Jason Busch made some observations on his Spend Matters blog relative to a recent editorial appearing in the Wall Street Journal.  This opinion piece, United They’ll Stand, was written by Professor Robert Handfield from North Carolina State University in Raleigh, and essentially delivers the message that the decisions of supply-chain managers in the current aftereffects of the severe economic crisis may be among the most important they’ll ever make. This sometimes requires a rethinking of their relationships with their key suppliers.  I urge my readers to review this editorial, since Professor Hatfield delivers very succinct and timely messages for our community.

Jason calls attention to another blog posting penned by Gartner Industry Analyst Debbie Wilson.  Ms. Wilson’s premise is that while she conceptually agrees with Handfield, these recommendations are deeply flawed because of certain business or industry realities.  I disagree with Ms. Wilson, and will respond to each of her points:

  1. Ms. Wilson states that many if not most companies simply do not have the funds available to provide financial assistance to suppliers, and protecting your own interests outweighs that of a supplier.  My response is that this is exactly the thinking that I suspect Dr. Handfield has challenged.  Making some efforts to keep key suppliers financially viable protects any customer’s interests.  Financial assistance can take many forms, from more timely payments for services, to a helping hand in any and all areas of business.  Toyota and other leading-edge companies do not shy from reaching out to key suppliers in times of crisis, and key suppliers have, in-turn reached out to Toyota in times of crisis. As many companies have learned the hard way, when major disruption occurs in your supply chain, you certainly expect your key suppliers to respond proactively.  So why not do the same when these same suppliers face crisis.
  2. Ms. Wilson points out that many troubled suppliers require too much assistance for any one customer to get them on their feet again.  My response is that this statement is too generalized.  Not all suppliers fall into this broad generalization, so don’t use it.
  3. Ms. Wilson further observes that the most vulnerable suppliers are those that populate a severely troubled industry, such as the U.S. automotive industry, and how can a buyer help out multiple distressed suppliers.  To some extent this is true, but not all automotive Tier One suppliers suffer from the most severe problems.  Some of the most savvy automotive suppliers have built new relationships with stronger OEM’s, some of which were foreign based such as Honda, Toyota, and others. It’s a two-way street.  In the specific case of the U.S. automotive industry, the government has deemed that the industry is strategic to the economy, and has stepped in to assist certain key suppliers.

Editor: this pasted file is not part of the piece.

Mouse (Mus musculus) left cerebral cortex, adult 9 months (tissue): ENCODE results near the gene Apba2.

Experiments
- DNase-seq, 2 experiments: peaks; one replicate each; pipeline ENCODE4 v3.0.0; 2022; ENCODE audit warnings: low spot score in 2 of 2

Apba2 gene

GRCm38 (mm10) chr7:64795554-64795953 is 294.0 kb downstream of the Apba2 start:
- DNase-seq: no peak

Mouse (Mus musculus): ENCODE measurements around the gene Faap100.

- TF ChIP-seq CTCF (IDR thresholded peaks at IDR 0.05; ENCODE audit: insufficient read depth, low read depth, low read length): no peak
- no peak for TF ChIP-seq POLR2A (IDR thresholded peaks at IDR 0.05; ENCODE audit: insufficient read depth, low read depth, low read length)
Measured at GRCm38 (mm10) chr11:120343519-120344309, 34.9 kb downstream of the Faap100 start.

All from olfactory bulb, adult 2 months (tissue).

4. Last, but not least, Ms. Wilson states that a supplier that has systemic issues achieving profitability isn’t the best candidate for being a “strategic supplier”.  This is once again just too broad a generalization. Isn’t it more difficult and costly to locate and qualify a new supplier, than to assist a trusted supplier? If Ms. Wilson and other procurement professionals were a bit more open-minded in their thinking, there would be a more open-minded lens that systemic issues of supplier profitability may have been caused by the strategies that always placed that supplier at a disadvantage in price negotiations or reverse auctions. Perhaps that supplier is strategic because they are one of few vendors that can supply a product, or hold patent to a product.  Again, let’s not generalize.

The bottom line is that Dr. Handfield has raised some practical observations and recommendations in his opinion piece.  I, for one, will include them in my consul to companies and clients, since they make very practical sense for these extraordinary economic times.

 Bob Ferrari